Sen. Lee urges conservatives to lead fight against poverty, echoes Brigham Young's counsel to 'bring them in'
"To people who are flat on their back, unemployed or disabled and in need of help, they do not care if the help comes from the private sector or the government — they just want help," the Republican paper concluded.
"The answer is to make improving the lives of vulnerable people the primary focus of authentically conservative polices," Arthur Brooks, the president of the American Enterprise Institute, urged in a Wall Street Journal article. "For example, the core problem with out-of-control entitlements is not that they are costly — it is that the impending insolvency of Social Security and Medicare imperils the social safety net for the neediest citizens. Education innovation and school choice are not needed to fight rapacious unions and bureaucrats — too often the most prominent focus of conservative education concerns — but because poor children and their parents deserve better schools."
"Our party excels at representing the aspirations of our nation's risk-takers. We celebrate that part of the American Dream that involve finding your passion and making a living from it," 2012 Republican vice presidential candidate Paul Ryan said in a Dec. 2012 speech. "But there is another part of the American creed: When our neighbors are struggling, we look out for one another. We do that best through our families and communities — and our party must stand for making them stronger."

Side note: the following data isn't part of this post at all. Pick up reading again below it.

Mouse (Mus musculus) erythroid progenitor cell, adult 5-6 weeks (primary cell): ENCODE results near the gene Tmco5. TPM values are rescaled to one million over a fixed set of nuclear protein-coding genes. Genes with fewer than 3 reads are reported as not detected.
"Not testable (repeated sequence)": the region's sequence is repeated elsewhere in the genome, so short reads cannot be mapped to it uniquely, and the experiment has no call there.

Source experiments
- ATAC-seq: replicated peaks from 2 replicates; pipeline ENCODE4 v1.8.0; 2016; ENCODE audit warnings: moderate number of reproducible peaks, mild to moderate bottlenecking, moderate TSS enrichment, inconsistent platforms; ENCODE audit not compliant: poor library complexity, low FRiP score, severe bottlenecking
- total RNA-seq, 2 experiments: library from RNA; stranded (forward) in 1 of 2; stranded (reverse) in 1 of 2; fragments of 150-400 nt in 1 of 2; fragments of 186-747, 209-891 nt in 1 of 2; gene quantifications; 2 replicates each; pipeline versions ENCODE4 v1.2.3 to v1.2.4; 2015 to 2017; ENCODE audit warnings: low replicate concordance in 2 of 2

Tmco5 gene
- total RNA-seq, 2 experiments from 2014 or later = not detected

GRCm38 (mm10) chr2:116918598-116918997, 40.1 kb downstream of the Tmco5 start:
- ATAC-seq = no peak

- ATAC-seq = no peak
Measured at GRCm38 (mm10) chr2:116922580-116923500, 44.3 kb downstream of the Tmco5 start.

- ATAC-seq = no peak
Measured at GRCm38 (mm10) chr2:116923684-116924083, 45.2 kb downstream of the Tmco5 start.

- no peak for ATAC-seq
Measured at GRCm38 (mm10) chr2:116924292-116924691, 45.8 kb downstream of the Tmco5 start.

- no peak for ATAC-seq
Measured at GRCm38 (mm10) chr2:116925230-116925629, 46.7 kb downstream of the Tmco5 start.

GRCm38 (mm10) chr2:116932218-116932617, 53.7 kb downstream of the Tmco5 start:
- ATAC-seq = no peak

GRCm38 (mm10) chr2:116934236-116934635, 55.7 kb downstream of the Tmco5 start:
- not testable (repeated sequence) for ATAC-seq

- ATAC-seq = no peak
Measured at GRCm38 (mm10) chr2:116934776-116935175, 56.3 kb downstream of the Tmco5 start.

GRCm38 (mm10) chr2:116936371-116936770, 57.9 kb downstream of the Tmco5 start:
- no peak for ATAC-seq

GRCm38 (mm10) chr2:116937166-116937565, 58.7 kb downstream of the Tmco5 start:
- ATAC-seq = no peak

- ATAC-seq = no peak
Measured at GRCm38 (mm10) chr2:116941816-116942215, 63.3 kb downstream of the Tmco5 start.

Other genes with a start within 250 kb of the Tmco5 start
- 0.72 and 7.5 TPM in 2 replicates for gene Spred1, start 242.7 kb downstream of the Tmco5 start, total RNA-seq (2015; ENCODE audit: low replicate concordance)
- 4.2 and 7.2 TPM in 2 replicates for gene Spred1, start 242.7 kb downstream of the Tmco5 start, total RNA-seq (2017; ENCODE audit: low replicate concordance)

Republican critics have long argued that the GOP has an inherent hostility to the poor, as evidenced by party members' approaches to things like food stamp funding, Social Security reform proposals and taxes.
In an Oct. 31 op-ed in The New York Times, Paul Krugman argued that the refusal to expand Medicaid in Republican-led states and proposals to cut food stamp funding show Republicans are "passionate about making sure the poor and unlucky get as little help as possible."
"There is a school of thought on the right that is rooted in the cruel atheism and pseudo-libertarianism of Ayn Rand, and one champion of that is Rep. Paul Ryan, R-Wis., the chairman of the House Budget Committee," Brent Budowsky wrote at The Hill on Oct. 31. "They wage war against the poor and despise any attempt to help them. They embody the curse of selfishness and greed (that) plagues the Republican Party today and is a major source of the unpopularity of the tea party and the GOP today."
David Harsanyi, writing at Human Events after the release of the 2012 Republican election postmortem, warned that while Republicans should be compassionate, they should not try to challenge the Democratic Party in promising that government is the solution and should do more.
"If Republicans start holding up government as the principal source of empathy, hope and charity, American can expect an even bigger arms race in spending and dependency — the kind that, in the end, burdens the young and poor and everyone else," he said.
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